In 1976, SAS Institute, Inc. was incorporated by Barr, Goodnight, Sall, and Helwig.
SAS sued World Programming, the developers of a competing implementation, World Programming System, alleging that they had infringed SAS's copyright in part by implementing the same functionality. This case was referred from the United Kingdom's High Court of Justice to the European Court of Justice on 11 August 2010. In May 2012, the European Court of Justice ruled in favor of World Programming, finding that "the functionality of a computer program and the programming language cannot be protected by copyright."
- SAS 71
- SAS 71 represents the first limited release of the system. The first manual for SAS was printed at this time, approximately 60 pages long. The DATA step was implemented. Regression and analysis of variance were the main uses of the program.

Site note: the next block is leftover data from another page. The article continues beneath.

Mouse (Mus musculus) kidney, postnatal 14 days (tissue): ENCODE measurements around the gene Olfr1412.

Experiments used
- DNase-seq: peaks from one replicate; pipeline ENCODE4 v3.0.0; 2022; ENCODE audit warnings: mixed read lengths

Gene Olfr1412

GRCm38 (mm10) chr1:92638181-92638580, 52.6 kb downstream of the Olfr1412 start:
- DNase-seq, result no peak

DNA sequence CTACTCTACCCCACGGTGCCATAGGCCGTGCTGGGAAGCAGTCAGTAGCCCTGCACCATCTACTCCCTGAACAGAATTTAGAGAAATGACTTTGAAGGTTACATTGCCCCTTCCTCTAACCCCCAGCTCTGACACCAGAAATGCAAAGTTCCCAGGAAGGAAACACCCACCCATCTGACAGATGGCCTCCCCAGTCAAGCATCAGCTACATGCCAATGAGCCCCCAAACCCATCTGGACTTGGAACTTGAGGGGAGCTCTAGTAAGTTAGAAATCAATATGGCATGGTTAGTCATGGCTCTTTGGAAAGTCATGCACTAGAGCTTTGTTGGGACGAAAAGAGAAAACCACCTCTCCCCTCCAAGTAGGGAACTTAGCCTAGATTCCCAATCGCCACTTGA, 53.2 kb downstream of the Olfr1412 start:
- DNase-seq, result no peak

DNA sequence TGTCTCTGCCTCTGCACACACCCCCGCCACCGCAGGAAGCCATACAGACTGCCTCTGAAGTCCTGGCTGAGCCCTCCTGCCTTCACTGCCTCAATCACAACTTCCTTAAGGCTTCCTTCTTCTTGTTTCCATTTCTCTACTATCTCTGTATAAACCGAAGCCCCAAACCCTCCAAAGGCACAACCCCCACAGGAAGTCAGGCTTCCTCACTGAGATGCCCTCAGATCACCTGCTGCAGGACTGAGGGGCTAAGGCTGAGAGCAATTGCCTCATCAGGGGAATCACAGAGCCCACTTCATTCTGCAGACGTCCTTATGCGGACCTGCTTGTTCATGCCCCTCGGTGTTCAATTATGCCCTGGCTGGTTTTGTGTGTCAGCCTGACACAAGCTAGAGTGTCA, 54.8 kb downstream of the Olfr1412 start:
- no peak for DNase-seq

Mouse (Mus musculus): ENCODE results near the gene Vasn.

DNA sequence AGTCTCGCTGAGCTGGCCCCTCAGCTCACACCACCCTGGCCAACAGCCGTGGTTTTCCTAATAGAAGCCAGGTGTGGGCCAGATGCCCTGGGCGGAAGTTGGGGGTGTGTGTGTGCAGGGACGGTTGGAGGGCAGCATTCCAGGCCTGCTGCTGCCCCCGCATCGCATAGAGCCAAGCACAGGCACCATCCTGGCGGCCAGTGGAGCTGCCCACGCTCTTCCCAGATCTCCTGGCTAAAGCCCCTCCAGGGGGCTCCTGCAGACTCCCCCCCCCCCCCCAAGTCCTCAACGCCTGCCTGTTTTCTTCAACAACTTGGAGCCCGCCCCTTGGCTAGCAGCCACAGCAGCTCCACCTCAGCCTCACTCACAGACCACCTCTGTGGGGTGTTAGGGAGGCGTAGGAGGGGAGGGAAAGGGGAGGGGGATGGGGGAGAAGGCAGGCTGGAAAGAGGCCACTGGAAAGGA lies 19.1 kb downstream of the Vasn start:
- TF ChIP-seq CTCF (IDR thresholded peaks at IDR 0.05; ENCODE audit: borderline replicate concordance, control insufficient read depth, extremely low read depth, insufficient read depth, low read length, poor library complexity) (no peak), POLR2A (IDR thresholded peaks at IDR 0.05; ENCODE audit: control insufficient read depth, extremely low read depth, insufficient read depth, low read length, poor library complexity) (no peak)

- SAS 72
- This more robust release was the first to achieve wide distribution. It included a substantial user's guide, 260 pages in length. The MERGE statement was introduced in this release, adding the ability to perform a database JOIN on two data sets. This release also introduced the comprehensive handling of missing data.
- SAS 76
- SAS 76 was a complete system level rewrite, featuring an open architecture for adding and extending procedures, and for extending the compiler. The INPUT and INFILE statements were significantly enhanced to read virtually all data formats in use on the IBM mainframe. Report generation was added through the PUT and FILE statements. The capacity to analyze general linear models was added.